Standards and Alien Crosstalk


The IEEE released the 802.3an 10GBASE-T standard in June of 2006, which specifies 10Gbs data transmission over four-pair copper cabling. The Telecommunications Industry Association (TIA) then began work on transmission performance specifications for the cabling. They published TIA Standard 568-B.2-10: Transmission Performance Specifications for 4-Pair 100 Ohm Augmented Category 6 Cabling in February 2008.


The new Cat6a standard extends the frequency of Cat6a cables to 500 MHz with specifications for a new performance parameter called Alien Crosstalk (ANEXT). Cat6a cables are fully backward compatible with all previous categories, including Cat6 and 5e. NEXT is crosstalk that occurs between adjacent cables and connecting hardware. The higher frequency signals of Cat6a makes ANEXT the limiting noise source for Cat6 and Cat5e systems.



Cat6a UTP vs. STP


Due to its ease of installation and familiarity among installers, Cat 6A UTP is today’s cabling of choice as it can support future bandwidth needs and 10Gb/s performance. In addition, the shield n the STP cable helps prevents electromagnetic and radiofrequency interference (EMI/RFI) on twisted pairs, helping eliminate the effects of noise from sources like machinery, generators, or medical imaging equipment, making STP systems the  choice for industrial and healthcare facilities.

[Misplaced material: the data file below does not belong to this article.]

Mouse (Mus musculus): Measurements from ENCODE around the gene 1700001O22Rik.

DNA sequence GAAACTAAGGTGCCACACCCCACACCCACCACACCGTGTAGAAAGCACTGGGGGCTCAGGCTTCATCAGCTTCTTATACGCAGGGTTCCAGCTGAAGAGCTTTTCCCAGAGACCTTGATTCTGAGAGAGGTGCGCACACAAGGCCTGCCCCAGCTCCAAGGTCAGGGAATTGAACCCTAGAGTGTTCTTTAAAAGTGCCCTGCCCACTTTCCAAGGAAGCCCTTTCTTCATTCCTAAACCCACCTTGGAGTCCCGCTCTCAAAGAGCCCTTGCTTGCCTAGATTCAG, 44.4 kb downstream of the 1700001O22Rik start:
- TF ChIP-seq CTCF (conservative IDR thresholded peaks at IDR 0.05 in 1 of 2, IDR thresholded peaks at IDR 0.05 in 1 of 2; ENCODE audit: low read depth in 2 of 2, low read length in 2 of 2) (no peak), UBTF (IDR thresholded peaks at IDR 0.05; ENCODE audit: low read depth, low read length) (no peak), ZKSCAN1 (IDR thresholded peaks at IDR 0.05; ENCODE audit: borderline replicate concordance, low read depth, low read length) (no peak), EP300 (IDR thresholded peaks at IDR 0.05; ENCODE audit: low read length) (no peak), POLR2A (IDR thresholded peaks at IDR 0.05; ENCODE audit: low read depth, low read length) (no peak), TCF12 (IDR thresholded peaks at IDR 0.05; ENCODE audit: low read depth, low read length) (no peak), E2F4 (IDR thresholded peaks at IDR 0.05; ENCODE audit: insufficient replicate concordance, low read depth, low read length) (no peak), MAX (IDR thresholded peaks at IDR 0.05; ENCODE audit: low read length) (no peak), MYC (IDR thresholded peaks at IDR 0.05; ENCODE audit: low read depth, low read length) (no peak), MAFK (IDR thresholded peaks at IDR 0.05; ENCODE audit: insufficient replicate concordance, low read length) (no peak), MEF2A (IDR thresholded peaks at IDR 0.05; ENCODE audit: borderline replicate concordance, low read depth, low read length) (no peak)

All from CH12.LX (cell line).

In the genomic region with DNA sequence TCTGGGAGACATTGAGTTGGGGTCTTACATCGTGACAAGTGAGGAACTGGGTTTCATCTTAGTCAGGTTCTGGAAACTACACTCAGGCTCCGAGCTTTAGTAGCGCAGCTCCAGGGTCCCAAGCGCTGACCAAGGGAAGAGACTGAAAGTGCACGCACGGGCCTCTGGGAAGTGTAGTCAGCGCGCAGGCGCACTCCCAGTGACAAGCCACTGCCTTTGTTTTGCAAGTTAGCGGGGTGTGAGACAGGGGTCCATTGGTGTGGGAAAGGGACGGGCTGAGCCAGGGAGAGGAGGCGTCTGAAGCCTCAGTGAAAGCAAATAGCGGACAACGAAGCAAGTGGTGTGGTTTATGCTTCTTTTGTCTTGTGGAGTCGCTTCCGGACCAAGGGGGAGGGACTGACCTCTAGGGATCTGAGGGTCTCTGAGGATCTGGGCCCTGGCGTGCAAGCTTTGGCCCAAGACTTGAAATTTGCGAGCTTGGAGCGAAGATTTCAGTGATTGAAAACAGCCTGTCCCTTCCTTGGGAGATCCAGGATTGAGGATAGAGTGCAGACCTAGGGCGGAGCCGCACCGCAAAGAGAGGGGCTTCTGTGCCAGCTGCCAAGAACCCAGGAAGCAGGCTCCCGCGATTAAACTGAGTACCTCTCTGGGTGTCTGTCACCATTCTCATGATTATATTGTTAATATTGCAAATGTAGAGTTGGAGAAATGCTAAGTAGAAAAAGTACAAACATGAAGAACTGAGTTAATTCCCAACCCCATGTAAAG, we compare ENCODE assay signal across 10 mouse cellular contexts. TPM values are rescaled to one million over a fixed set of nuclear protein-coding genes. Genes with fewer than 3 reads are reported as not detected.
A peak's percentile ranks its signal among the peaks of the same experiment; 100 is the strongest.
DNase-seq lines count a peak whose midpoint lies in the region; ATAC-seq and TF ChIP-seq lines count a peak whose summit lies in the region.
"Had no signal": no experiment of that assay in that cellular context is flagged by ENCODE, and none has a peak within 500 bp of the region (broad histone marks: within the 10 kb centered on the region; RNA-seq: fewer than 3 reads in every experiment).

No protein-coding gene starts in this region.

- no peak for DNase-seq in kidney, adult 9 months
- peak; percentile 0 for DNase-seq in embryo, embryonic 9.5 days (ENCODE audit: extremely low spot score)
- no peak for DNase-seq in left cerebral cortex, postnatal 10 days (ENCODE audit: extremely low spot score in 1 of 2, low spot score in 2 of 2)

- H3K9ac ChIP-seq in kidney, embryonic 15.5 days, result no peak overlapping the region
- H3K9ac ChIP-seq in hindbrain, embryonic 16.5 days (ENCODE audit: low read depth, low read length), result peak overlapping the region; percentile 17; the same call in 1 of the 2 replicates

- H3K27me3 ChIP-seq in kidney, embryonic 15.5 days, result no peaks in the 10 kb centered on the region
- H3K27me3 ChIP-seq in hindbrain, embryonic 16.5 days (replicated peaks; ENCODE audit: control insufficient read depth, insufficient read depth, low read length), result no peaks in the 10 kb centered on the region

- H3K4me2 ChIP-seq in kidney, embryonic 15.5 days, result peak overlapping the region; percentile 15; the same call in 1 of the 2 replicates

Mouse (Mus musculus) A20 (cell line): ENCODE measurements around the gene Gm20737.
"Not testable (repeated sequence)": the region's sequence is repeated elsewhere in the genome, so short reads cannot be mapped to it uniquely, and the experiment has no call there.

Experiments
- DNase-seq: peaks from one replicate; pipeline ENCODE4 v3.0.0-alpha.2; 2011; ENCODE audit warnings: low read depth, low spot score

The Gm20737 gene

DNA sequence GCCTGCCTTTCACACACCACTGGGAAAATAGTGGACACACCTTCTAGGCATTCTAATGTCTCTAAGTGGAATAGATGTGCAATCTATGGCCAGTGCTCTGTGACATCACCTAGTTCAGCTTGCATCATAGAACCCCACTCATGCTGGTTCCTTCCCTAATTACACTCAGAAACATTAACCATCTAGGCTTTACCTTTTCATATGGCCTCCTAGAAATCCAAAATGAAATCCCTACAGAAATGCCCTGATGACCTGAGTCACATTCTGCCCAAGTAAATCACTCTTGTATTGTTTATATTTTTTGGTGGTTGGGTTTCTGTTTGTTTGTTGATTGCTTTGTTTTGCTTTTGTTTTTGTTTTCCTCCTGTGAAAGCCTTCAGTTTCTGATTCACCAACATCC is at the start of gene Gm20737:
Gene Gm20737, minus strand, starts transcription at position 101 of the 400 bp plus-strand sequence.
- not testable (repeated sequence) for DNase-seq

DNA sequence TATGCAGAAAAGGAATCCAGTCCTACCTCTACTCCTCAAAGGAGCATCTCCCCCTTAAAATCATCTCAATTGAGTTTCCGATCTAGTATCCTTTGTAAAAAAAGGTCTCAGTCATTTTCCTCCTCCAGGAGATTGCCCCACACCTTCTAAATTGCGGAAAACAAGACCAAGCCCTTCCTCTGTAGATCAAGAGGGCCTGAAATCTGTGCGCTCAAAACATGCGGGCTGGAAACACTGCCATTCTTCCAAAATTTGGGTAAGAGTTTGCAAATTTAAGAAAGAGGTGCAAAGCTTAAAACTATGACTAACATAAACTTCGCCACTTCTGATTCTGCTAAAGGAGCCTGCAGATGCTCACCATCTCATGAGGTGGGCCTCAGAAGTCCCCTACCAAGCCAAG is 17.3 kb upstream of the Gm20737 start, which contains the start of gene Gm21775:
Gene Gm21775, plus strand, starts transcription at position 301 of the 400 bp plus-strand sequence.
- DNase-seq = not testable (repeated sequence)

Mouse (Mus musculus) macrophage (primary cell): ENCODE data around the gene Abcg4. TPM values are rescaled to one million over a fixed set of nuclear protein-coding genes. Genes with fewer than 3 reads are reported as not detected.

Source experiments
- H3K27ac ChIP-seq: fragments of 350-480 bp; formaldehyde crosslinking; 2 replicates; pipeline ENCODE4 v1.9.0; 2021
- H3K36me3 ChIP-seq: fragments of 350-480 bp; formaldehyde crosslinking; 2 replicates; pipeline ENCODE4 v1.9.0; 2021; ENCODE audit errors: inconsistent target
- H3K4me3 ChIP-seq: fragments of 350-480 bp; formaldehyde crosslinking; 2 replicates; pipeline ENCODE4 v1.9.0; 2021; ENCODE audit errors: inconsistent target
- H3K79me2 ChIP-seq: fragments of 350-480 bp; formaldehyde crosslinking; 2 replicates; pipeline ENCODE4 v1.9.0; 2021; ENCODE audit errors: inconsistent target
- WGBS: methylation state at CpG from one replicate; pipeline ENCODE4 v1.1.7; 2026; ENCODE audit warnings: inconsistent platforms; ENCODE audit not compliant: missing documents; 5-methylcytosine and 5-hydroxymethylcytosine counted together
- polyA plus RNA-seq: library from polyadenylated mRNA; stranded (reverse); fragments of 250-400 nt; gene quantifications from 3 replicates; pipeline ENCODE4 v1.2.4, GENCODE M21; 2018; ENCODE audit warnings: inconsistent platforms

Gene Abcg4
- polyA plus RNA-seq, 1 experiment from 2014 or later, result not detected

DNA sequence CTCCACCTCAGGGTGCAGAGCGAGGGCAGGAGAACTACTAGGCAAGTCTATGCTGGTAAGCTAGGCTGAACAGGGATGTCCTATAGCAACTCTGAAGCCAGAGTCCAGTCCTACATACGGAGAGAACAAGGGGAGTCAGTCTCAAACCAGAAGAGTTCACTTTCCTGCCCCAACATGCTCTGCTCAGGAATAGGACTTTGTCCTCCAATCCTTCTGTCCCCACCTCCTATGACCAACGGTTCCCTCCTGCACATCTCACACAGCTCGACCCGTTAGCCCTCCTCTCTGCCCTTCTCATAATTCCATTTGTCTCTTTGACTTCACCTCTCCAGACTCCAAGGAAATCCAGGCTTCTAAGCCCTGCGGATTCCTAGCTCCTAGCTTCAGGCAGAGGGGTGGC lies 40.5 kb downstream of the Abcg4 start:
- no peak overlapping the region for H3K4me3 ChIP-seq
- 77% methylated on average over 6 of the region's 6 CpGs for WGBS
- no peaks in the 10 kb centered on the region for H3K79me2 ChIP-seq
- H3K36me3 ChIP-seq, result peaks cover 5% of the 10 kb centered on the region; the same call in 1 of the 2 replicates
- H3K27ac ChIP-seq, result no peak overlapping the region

As most residential systems are not faced with EMI/RFI challenges, so UTP is still the recommended cabling type for home installations.

Network Cabling ,cat5 cat6 cabling

Choosing between Cat5e and Cat6 at your Office

24 Apr 2009

Trends


The trend is towards higher speeds, of course. Offices have faster computers, faster Internet and more demanding applications. But does this translate into a need for Cat6 cable?

cat5 cat6 cabling,Data CablingCategory 5e and Cat6 Cable


Cat 5e cable is an enhanced version of Cat 5 that adds specifications for far end crosstalk. Cat 5e cable does not enable longer cable distances for Ethernet networks: cables are still limited to a maximum of 100m (328 ft) in length. Each Cat 5e cable can carry up to 100mb/sec of data.

Cat 6 cable carries 1gb/sec of data and therefore has 10 times the data capacity of Cat 5e.

The Decision Considerations


Cat 6 will not make your Internet speeds faster. Even at fiber speeds, the Internet still only runs at a fraction of Cat 5 speeds. Cat 6 will also not make VOIP phones were better because VOIP uses only 60-90k per phone line. So, VOIP is a very unlikely reason for using Cat6 cabling

The only reason for using Cat 6 is because you are pushing a lot of data over your cable. This is true when you are running applications off of a server as in the case of a virtual PC environment where applications do not reside on the local desktop system. It is also true when you have applications that have very large data files as in CAD/CAM and other demanding graphic design systems.

A secondary, yet important, consideration is cost. Cat 6 cable is twice as expensive as Cat 5e and it also r

equires Cat 6 jacks, inserts, patch panels and switches. This can add considerably to the overall cost of a project. Any Cat 5 component will slow the connection down to 100mb.